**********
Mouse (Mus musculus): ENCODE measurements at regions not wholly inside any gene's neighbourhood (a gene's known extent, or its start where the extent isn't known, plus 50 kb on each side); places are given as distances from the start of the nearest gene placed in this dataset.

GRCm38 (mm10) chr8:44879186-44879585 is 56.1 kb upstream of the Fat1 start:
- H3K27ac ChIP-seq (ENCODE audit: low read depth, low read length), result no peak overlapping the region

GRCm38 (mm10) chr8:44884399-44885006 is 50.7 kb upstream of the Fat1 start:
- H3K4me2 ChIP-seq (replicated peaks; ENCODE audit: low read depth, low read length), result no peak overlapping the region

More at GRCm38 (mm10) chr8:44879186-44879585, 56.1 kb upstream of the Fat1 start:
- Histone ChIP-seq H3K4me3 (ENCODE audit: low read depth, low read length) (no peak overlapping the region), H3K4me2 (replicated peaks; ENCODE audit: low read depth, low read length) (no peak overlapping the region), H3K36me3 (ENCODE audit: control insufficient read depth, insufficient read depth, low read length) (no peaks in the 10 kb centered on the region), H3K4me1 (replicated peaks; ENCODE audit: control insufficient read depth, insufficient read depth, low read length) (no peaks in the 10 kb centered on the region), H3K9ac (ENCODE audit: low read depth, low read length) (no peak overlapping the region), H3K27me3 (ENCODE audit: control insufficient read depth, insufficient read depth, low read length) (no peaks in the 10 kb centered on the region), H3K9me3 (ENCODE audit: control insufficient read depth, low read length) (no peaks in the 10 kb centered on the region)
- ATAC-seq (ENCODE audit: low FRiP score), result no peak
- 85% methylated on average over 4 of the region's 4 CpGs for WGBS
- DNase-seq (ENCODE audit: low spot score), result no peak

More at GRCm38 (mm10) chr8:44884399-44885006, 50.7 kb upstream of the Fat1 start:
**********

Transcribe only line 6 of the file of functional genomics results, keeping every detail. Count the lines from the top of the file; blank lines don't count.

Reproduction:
More at GRCm38 (mm10) chr8:44879186-44879585, 56.1 kb upstream of the Fat1 start: